Trade Review: Bull Put Spread on Nike
09/15/2011 7:00 am EST
An option trader recently used an unconventional method to bet on a short-term recovery for Nike, Inc. (NKE), executing this bull put spread to play the long side while still limiting risk in case of further declines.
Athletic apparel concern Nike, Inc. (NKE) was smacked with a negative analyst note last week after HSBC downgraded the equity to "neutral" from "overweight." What’s more, NKE has been exceptionally popular among put players this week, with intraday volume already exceeding the stock’s daily average.
However, digging deeper into the data, it appears one options speculator is employing these typically bearish bets to gamble on a short-term recovery for the stock.
Here’s a recent daily chart:
Jumping right in, NKE option traders bought and sold 6,600 puts within the first few hours of the announcement, compared to its average single-session volume of fewer than 4,350 puts. Most notably, the majority of the action has centered on the September 80 and September 85 strikes, where the aforementioned strategist initiated a bull put spread on the security.
Specifically, several hundred September 80 puts crossed the tape for the ask price of $1.84, suggesting they were bought. At the same time, symmetrical blocks of September 85 puts traded for the bid price of $4.26, implying they were likely sold. Meanwhile, implied volatility was last seen about seven percentage points higher at both strikes, hinting at newly opened positions.
By writing the 85-strike puts to open, the trader is hoping the shares of NKE climb back atop the $85 level by the time front-month options expire. However, to hedge their bets, the investor bought the 80-strike puts.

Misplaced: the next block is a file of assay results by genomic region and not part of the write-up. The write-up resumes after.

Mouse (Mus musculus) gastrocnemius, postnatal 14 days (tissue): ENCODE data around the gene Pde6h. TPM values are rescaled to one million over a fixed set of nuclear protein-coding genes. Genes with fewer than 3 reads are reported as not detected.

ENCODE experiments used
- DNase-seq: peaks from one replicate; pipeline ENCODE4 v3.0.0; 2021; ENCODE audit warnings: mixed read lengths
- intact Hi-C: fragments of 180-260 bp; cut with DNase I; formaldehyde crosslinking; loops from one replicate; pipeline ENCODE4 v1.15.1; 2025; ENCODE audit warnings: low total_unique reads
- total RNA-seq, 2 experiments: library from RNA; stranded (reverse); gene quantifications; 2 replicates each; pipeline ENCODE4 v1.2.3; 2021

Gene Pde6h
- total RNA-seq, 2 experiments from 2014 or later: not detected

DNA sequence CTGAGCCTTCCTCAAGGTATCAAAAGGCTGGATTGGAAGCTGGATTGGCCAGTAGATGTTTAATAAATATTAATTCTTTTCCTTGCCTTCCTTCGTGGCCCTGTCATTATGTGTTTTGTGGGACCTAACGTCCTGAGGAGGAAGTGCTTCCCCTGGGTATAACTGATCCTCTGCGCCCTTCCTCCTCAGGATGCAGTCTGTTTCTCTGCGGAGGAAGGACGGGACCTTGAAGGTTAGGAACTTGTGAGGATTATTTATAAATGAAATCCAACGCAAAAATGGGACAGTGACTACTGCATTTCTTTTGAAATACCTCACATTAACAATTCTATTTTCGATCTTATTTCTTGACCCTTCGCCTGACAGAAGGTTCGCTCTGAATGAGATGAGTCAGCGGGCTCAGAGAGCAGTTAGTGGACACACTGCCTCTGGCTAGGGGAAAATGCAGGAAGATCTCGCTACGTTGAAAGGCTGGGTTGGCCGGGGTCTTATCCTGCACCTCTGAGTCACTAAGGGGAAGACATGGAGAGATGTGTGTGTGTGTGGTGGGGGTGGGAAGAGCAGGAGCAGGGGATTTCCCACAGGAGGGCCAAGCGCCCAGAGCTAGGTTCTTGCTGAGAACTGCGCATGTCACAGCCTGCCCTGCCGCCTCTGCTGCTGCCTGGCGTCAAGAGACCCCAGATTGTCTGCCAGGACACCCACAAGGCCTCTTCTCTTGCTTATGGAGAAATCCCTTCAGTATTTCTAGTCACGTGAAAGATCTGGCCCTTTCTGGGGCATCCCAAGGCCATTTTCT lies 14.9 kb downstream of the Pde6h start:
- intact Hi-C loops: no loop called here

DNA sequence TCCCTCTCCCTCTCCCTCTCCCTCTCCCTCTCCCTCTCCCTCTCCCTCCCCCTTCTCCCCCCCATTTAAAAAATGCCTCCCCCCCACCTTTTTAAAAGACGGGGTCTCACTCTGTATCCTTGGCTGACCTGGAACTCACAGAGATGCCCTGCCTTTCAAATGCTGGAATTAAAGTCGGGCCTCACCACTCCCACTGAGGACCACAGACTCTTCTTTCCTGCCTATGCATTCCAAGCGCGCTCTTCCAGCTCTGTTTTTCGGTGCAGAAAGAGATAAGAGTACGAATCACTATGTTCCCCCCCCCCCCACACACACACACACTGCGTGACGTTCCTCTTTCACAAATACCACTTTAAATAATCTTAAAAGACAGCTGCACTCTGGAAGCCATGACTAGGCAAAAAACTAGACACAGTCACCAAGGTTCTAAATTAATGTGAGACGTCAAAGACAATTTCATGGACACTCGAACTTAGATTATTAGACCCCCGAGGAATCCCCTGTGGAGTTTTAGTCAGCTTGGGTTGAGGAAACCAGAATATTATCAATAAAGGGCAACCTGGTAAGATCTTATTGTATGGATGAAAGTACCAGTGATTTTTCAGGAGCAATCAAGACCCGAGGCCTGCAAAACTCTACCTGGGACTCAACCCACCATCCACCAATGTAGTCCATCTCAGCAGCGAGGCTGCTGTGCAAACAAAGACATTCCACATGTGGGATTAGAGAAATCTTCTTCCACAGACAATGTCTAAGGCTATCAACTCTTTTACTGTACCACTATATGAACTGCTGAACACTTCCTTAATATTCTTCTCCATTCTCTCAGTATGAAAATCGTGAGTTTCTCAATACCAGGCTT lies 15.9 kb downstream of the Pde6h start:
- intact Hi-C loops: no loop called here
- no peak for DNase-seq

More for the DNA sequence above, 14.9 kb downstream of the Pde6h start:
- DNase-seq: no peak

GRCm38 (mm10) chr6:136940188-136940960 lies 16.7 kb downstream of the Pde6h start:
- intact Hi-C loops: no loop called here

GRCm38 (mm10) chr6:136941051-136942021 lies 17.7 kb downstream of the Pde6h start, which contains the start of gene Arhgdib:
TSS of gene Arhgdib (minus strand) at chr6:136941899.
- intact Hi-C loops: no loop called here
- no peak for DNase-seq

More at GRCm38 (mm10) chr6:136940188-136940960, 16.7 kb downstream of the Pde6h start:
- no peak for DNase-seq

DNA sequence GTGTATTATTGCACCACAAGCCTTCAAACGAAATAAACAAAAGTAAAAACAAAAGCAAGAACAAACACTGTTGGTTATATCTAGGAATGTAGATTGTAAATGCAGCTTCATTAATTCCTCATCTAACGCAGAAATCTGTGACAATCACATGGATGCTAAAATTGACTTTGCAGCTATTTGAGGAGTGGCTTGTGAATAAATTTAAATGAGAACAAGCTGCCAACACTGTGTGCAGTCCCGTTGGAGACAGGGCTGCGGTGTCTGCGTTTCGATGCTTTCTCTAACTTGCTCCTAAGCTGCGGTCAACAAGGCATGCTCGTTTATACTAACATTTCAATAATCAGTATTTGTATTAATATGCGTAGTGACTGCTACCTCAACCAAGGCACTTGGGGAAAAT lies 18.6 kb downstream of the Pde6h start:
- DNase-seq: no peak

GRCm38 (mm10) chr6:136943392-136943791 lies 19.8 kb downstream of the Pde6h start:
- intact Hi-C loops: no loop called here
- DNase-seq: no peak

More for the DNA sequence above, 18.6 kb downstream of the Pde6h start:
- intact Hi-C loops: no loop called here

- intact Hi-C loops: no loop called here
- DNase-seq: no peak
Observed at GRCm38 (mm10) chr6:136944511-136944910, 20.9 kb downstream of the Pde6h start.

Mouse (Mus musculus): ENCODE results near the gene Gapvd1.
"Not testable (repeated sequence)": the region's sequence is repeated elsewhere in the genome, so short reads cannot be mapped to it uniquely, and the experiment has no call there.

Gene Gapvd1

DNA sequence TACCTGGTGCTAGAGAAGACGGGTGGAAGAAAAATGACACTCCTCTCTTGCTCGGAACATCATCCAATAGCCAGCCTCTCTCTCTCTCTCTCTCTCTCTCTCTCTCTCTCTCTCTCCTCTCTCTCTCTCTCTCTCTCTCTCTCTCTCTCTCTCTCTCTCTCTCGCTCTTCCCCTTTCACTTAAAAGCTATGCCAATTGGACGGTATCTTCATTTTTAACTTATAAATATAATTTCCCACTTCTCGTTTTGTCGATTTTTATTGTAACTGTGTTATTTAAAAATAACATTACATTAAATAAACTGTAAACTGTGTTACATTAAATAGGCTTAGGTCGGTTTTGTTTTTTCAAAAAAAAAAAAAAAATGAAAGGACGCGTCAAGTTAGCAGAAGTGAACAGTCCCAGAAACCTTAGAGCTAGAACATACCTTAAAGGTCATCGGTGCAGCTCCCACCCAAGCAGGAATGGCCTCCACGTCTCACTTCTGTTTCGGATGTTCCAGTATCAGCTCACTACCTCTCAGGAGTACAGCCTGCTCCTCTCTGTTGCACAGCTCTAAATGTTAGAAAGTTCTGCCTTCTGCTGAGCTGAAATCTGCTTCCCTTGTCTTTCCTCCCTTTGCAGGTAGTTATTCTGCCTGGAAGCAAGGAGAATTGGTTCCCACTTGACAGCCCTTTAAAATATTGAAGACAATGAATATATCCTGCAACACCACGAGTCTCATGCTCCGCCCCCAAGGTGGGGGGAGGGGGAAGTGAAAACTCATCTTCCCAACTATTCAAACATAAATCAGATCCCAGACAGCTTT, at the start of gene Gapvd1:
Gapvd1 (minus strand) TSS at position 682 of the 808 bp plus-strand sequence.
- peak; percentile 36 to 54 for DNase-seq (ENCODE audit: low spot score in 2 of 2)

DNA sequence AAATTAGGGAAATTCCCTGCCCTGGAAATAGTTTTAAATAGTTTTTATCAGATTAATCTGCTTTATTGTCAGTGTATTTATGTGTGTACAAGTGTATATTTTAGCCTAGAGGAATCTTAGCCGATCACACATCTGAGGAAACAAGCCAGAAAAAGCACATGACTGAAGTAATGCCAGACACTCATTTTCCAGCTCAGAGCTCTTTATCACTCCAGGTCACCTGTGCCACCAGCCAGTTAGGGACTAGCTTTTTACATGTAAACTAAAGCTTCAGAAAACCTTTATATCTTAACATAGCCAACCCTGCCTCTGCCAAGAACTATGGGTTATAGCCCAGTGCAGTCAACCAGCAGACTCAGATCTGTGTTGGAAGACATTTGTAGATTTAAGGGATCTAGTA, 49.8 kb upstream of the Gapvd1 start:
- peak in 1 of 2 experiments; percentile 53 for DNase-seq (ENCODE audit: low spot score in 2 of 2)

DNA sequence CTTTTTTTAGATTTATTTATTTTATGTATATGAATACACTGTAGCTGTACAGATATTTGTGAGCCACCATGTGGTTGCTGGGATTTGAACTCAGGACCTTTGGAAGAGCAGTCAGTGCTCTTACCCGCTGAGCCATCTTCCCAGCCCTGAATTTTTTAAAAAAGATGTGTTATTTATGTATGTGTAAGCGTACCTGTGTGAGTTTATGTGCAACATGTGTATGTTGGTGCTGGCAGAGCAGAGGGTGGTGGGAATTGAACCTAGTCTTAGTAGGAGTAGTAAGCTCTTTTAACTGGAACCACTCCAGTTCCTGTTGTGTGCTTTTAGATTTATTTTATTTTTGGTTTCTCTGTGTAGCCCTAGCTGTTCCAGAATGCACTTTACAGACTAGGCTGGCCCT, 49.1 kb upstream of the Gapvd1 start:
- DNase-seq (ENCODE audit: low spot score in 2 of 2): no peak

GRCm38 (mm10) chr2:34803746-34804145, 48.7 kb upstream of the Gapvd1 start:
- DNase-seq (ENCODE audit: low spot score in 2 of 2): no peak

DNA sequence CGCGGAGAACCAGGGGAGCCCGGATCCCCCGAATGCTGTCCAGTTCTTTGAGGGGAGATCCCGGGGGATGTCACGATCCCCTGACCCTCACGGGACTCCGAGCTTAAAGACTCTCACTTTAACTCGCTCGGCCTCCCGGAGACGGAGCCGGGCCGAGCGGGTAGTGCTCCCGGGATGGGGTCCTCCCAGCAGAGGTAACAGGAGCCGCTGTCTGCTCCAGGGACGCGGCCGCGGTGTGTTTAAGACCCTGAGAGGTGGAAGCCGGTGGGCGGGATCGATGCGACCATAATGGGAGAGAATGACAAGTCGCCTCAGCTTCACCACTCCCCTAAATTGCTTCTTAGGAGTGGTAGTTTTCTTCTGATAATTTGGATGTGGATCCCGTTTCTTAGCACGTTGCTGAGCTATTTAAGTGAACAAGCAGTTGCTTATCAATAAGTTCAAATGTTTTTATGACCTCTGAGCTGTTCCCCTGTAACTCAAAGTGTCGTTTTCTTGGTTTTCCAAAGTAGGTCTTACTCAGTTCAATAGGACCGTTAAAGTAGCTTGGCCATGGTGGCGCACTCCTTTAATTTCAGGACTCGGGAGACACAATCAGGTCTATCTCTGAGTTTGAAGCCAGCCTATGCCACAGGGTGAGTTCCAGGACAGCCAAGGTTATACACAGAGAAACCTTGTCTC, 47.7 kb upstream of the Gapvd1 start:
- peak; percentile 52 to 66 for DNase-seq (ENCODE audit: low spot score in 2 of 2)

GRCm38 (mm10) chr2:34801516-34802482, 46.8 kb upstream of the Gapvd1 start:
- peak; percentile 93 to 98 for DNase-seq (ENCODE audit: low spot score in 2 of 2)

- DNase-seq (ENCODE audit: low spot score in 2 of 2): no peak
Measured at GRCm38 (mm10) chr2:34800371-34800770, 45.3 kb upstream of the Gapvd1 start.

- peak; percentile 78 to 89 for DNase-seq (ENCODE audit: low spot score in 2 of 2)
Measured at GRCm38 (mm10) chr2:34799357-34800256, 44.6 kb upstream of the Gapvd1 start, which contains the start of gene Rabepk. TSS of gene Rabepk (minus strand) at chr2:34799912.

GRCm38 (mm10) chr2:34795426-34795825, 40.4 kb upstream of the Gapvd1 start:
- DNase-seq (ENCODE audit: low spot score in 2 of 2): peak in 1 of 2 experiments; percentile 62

As such, the strategist reduced his maximum reward (the net credit) to $2.42 per pair of puts, but trimmed his maximum risk to $2.58 (difference between strikes minus net credit) should NKE backpedal beneath the $80 level.
Graphically, here is how the bull put spread strategy appears:
This trade looks like a winner, as the stock has already crossed above $86, and technically speaking, a longer-term rebound doesn’t seem outside the realm of possibility for NKE. The shares have tacked on more than 13% during the past 52 weeks and have more than doubled since skimming the $40 region in March 2009.
Guiding the stock into the black have been its ten- and 20-month moving averages, a duo that hasn’t been breached on a monthly closing basis in more than two years.
NKE now sits right at its 50-day moving average. A break above that shows open road up to resistance around $94, which was a recent high.
By Andrea Kramer, contributor, Schaeffer’s Trading Floor Blog